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Ragley Hall in Warwickshire, at present the seat of the Seymour (formerly Seymour-Conway) family, Earls of Hertford

The Earl of Conway was an aristocratic title in the Peerage of England. The earldom was created in 1679 for Edward Conway, 3rd Viscount Conway (c.1623-1683), subsequently Secretary of State for the Northern Department. When Edward Conway died in 1683, he had no heir and the title automatically became extinct.

The family seats of the Conway family were Conwy Castle in Wales and Ragley Hall in Warwickshire, England.

Edward Conway was descended from Sir John Conway, Governor of Ostend, whose son Edward Conway (1564-1631), Secretary of State and Lord President of the Council, was created Baron Conway, of Ragley in the County of Warwick, in 1624, and Viscount Conway, of Conway Castle, in 1627, and Viscount Killultagh also in 1627, all in the Peerage of Ireland. He was succeeded by his son, Edward Conway, 2nd Viscount Conway (1594-1655), a soldier and politician who in 1628 was summoned to the House of Lords through a writ of acceleration in his father's junior title Baron Conway. When the elder Edward Conway died in 1655, the titles passed to his son, Edward Conway. In 1679, the son became the Earl of Conway.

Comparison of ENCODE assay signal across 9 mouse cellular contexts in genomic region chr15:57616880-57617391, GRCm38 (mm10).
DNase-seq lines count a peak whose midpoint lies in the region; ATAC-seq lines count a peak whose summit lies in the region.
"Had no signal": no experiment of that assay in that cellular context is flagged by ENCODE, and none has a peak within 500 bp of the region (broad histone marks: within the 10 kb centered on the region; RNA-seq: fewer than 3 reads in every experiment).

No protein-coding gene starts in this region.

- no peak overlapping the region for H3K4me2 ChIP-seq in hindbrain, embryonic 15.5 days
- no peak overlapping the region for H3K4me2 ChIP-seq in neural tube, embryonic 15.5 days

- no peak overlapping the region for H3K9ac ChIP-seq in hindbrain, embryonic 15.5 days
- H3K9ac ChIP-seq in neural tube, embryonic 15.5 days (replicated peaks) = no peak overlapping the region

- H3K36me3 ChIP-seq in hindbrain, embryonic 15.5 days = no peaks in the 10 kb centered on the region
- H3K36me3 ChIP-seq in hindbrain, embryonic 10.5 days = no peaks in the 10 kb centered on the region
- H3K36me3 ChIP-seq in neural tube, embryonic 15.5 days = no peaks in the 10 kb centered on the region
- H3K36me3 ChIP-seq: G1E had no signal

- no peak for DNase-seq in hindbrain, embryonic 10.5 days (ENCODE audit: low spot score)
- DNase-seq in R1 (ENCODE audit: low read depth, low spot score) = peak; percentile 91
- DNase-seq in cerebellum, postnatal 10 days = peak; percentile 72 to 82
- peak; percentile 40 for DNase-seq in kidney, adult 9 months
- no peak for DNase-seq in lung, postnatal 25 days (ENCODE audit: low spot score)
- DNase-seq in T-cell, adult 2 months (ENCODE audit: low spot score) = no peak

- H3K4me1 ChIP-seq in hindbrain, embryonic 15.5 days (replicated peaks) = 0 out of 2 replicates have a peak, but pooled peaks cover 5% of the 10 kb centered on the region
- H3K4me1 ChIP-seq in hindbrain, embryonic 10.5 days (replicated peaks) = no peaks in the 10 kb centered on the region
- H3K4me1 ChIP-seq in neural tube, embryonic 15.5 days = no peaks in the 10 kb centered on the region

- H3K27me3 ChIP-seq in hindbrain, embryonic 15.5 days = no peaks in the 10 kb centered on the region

When Edward Conway died, his were bequeathed to his second cousin Popham Seymour (1675-1699). Popham Seymour assumed the additional surname and arms of Conway. In 1699, Popham was killed in a duel. The Conway estates then passed to his younger brother Francis Seymour.[1]


Viscounts Conway (1627)Edit

Earls of Conway (1679)Edit

See alsoEdit


  1. ^ Burke's Peerage (1939 edition), s.v. Hertford, Marquess of.